During a joint news conference Wednesday afternoon with Norwegian Prime Minister Erna Solberg, Donald Trump told reporters he could “conceivably” imagine the U.S. re-entering the Paris climate accord, the landmark 2015 pact designed to combat climate change that nearly every other country on the planet has signed.
“Frankly, it’s an agreement I have no problem with,” Trump said, according to an unofficial transcript of the statement published by climate reporter Lisa Friedman, “but I have a problem with the deal they signed because as usual they made a bad deal.” It is unclear to whom Trump refers when he says “they.”
While by no means a commitment to re-entering (or even re-negotiating) the agreement, Trump’s statement was a marked contrast from his rhetoric last June when he initially announced that the U.S. would withdraw from the accord; he has referred to it as “draconian” and argued that the agreement would cripple American businesses, particularly oil and gas companies.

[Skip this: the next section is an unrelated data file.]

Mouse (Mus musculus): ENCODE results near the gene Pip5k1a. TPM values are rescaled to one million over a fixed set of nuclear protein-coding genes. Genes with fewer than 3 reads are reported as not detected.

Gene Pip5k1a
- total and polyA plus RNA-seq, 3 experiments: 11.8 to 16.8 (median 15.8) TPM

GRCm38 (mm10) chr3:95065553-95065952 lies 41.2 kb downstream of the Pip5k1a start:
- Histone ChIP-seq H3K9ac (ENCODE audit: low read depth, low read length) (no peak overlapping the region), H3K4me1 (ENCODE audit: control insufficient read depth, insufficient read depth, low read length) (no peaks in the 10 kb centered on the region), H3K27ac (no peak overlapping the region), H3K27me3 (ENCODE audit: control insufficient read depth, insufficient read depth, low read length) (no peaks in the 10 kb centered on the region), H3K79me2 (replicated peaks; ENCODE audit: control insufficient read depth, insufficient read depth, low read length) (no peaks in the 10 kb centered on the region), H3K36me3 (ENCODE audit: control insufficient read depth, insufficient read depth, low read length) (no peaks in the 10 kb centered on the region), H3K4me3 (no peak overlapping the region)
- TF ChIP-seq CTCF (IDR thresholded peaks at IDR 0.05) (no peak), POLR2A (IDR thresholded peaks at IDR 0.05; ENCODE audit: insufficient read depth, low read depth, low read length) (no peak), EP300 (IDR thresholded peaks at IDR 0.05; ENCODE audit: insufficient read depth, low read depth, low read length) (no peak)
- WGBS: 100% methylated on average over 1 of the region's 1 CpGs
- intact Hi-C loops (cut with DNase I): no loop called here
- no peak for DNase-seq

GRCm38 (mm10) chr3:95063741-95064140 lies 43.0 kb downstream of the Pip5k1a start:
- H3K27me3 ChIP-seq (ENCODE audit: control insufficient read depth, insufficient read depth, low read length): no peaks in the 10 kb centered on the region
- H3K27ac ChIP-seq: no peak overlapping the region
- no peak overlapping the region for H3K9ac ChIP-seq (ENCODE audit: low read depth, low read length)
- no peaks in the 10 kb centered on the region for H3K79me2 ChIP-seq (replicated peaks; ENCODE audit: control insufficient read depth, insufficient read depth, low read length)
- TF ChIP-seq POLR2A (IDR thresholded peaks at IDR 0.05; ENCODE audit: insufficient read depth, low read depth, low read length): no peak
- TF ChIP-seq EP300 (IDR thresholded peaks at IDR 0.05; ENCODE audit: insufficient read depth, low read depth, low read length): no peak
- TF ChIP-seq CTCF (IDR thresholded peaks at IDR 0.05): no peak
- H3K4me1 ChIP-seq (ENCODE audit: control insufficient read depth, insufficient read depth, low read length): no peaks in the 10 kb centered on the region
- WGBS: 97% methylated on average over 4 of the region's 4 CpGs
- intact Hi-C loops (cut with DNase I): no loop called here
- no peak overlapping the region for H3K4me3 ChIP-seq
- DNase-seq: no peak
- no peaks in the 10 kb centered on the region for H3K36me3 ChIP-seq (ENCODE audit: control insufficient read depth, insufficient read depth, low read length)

Among Trump’s comments Wednesday were a string of confounding claims about the content of the Paris accord. He said, for example, that the agreement would have forced the U.S. “to close businesses in order to qualify by 2025,” and that it “put great penalties on [the U.S.].” The Paris agreement does not, in fact, impose penalties on any country, for any reason, and is completely nonbinding—a fact that has caused onlookers to criticize the plan for what appears to be a lack of material enforcement mechanisms.